Today in Linux news, ZevenOS has decided to rest on Ubuntu’s laurels. Jamie Watson says Makulu 7 Xfce is the most beautiful distro he’s ever seen and Dedoimedo says Elementary 0.3 is “purrty.” The Korora project released version 21 Beta and Derrik Diener highlights the top five Arch derivatives. And finally today, we have a year-end Linux recap and another Linus quote is ruffling feathers.

    • Linux in 2015: Distros on Tap

      2014 was a unique year for Linux in that Red Hat, SUSE and Ubuntu all had Enterprise (or Long Term Support/LTS releases as Ubuntu refers to them) releases. There will be no major enterprise Linux platform milestones in 2015, but there will be plenty of updates for enterprise and community Linux.

    • Big Year for Enterprise Linux Distros Includes Major Updates

      Particularly strong for enterprise Linux, 2014 offered a rare confluence of release timing calendars. The three major enterprise Linux vendors delivered milestone updates in 2014. On April 17, Ubuntu 14.04, code-named Trusty Tahr, was released as a long-term support (LTS) version of Ubuntu. (Ubuntu issues new LTS releases every two years; each LTS has up to five years of support.) Red Hat Enterprise Linux 7 (RHEL) came out June 10, marking the first major RHEL update for Red Hat since 2010. Red Hat supports its enterprise releases for 10 years. On Oct. 27, SUSE Linux Enterprise 12 was released, marking the first major update to SUSE’s flagship enterprise Linux platform since 2009. Big enterprise Linux releases were not the only updates during the year, Red Hat’s Fedora community Linux distribution delivered Fedora 21 Dec. 9, providing server-, cloud- and workstation-focused editions. Ubuntu 14.10, code-named the Utopic Unicorn, which debuted Oct. 23, provides new big data capabilities. Also out in 2014, Tails (The Amnesic Incognito Live System) 1.0 Linux distribution provides a new privacy-focused OS choice. In this slide show, eWEEK looks back at key Linux events of 2014.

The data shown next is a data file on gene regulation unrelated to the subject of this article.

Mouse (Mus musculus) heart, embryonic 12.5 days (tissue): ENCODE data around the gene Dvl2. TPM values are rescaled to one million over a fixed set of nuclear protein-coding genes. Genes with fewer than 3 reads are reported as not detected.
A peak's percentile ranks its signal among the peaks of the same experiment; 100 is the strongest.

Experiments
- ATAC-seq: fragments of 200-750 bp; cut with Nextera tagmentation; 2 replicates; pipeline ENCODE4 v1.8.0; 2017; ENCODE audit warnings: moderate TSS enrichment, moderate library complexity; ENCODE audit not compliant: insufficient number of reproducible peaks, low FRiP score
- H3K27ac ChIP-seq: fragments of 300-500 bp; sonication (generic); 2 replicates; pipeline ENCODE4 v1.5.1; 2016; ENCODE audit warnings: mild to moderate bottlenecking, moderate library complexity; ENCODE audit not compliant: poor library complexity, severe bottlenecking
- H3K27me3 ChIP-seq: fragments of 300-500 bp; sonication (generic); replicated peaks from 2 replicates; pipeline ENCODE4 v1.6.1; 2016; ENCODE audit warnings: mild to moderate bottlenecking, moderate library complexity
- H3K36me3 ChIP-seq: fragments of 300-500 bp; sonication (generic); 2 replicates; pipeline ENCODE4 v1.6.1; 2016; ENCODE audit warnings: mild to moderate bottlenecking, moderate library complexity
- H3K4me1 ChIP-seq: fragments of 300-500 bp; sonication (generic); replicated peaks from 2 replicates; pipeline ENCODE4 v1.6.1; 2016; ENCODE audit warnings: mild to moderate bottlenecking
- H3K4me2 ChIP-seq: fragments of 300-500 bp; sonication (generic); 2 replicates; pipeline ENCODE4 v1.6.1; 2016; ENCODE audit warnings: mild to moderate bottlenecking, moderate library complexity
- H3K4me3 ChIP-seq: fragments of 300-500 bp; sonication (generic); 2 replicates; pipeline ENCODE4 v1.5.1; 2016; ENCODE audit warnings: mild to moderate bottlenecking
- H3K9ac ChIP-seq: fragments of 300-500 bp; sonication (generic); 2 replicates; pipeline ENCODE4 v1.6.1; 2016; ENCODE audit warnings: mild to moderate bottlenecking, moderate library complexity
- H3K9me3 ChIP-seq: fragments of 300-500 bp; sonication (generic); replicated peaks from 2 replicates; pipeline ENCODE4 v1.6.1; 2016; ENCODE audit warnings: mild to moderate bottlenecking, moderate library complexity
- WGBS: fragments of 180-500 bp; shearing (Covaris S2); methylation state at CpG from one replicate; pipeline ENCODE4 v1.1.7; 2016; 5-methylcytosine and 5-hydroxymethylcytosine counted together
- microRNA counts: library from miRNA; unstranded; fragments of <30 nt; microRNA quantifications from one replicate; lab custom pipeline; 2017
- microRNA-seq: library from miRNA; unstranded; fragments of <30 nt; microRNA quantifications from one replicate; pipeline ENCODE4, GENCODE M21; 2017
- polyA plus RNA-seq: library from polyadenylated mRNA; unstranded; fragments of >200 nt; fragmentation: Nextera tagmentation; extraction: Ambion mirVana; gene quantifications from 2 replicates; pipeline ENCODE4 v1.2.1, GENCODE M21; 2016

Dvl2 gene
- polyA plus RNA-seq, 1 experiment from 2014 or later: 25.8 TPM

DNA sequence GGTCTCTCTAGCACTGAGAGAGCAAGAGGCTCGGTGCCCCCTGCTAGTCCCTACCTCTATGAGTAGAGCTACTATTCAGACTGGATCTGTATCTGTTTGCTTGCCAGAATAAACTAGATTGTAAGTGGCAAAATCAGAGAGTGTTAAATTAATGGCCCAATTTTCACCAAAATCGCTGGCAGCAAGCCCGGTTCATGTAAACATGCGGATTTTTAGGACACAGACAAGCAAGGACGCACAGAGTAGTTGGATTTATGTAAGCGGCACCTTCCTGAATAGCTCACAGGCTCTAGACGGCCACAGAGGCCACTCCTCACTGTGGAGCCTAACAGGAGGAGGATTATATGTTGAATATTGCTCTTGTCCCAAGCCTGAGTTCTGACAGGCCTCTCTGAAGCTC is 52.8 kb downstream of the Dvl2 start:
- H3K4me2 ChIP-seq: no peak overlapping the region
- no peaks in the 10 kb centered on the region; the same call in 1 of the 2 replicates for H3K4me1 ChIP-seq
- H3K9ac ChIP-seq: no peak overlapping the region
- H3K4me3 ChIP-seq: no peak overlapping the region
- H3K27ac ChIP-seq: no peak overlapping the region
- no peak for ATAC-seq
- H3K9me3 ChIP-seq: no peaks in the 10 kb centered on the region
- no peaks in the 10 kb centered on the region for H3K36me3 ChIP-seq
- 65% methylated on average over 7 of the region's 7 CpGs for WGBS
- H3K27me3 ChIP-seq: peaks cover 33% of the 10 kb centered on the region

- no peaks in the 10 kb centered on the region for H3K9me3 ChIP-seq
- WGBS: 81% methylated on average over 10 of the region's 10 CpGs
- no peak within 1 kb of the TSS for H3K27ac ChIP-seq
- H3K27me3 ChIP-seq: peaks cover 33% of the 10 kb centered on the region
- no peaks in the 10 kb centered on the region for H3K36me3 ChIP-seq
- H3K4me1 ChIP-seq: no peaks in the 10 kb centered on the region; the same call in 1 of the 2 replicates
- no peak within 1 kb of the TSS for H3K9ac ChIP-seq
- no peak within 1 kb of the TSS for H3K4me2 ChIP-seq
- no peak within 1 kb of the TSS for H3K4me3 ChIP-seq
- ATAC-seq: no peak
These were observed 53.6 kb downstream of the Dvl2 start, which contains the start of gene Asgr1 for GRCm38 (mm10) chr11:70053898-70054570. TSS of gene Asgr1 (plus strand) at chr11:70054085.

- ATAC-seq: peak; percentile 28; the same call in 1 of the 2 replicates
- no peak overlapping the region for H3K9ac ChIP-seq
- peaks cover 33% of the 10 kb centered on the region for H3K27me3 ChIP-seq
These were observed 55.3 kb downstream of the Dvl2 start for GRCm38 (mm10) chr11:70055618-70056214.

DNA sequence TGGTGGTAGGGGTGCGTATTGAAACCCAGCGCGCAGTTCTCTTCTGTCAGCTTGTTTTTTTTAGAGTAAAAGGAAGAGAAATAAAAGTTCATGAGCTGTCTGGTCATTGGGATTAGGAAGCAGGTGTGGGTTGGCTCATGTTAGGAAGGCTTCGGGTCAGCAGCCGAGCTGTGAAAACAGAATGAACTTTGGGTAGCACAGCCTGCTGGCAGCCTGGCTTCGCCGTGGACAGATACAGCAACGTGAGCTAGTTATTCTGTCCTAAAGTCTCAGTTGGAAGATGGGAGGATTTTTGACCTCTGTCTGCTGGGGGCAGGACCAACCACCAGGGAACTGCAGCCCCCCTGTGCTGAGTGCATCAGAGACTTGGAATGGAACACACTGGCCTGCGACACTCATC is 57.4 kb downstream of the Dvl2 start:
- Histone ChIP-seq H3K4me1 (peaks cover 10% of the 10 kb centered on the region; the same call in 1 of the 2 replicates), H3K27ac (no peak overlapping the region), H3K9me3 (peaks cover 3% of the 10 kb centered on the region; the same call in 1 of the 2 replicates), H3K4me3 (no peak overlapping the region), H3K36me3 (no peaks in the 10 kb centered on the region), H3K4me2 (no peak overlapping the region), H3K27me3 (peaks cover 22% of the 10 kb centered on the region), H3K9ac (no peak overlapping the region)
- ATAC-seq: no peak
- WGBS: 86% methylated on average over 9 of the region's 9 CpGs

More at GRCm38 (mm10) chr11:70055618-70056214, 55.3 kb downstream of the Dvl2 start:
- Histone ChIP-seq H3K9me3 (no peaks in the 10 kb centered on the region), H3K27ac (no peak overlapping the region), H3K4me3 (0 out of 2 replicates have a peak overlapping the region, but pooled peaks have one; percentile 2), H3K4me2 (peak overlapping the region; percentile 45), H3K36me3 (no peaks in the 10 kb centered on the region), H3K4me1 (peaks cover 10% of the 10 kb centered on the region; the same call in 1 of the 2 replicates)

• The building blocks of a distribution with Linux from Scratch

      There is a very, very large number of Linux distributions. Each distribution is built using the same basic building blocks but the end results are always different. The choices made by the distribution developers turn the building blocks into finished structures designed to meet a variety of needs—desktop, server, or some other specialized usage.

    • NixOS and Stateless Deployment

      If I had my way, I would never deploy or administer a linux server that isn’t running NixOS.

      I’m not exactly a prolific sysadmin – in my time, I’ve set up and administered servers numbering in the low tens. And yet every single time, it’s awful.

    • Reviews

      • elementary OS 0.3 Freya beta review

        This happens to be one of them distros what mystifies me, good and bad. On one hand, it seems to be very popular, if you look at the Distrowatch rank listing, or consult my best distro of the year vote readers’ choice section, where a rather handsome portion of the audience chose elementary as their favorite spin. It’s only officially at version 0.2, the last stable release was unleashed unto the nerdy crowds some 16 months back, and the latest beta is still only at version 0.3, and taking its time.

        Neither the first nor the second dot oh something release managed to impress me. The desktop environment was pretty and cool, but the overall composition was quite buggy. And this brings me to the other hand of the argument. I kind of want to review it again, despite all of the above. Testing 0.3 Freya, beta. Here we go.

    • New Releases

    • Screenshots

    • PCLinuxOS/Mageia/Mandriva Family

      • PCLinuxOS 2014.12 MATE screenshot tour

        PCLinuxOS 2014.12 has been released, so it’s time for another screenshot tour. I toyed with the idea of doing a full review on Desktop Linux Reviews, but the next release of PCLinuxOS should have some major changes so I’m holding off until that is available to review. In the meantime, you can get a good look at PCLinuxOS 2014.12 MATE in the screenshots below.

    • Arch Family

      • Manjaro 0.8.11 Gets Its Fourth Update Pack and All the Latest Kernels

        Manjaro 0.8.11 was made available only a month ago and its makers have already released four upgrade packs. Even if this seems like they have a lot to fix, that’s not actually true. In fact, these packs bring some important upgrades for a number of important components, like the Linux kernel for example.

      • Top 5 Arch Linux Derivatives

        Arch Linux is very unique. Unlike most Linux distributions, it does not have an official live disc. When you boot it up, you’ll be greeted with a terminal. For some people this is fine. In fact, they prefer it. Arch gives you the freedom to sit down and make a Linux install yourself, one that you’ve made with your own two hands. It’s a good time, and that’s great, if you like that sort of thing.

    • Red Hat Family

      • Red Hat’s OpenStack Tech Leadership Discusses Cloud Direction

        Red Hat has multiple products within its Infrastructure division, including the CloudForms management solution and the OpenShift Platform-as-a-Service product. McLoughlin noted that OpenStack is a key part of a broader portfolio but still stands on its own as well.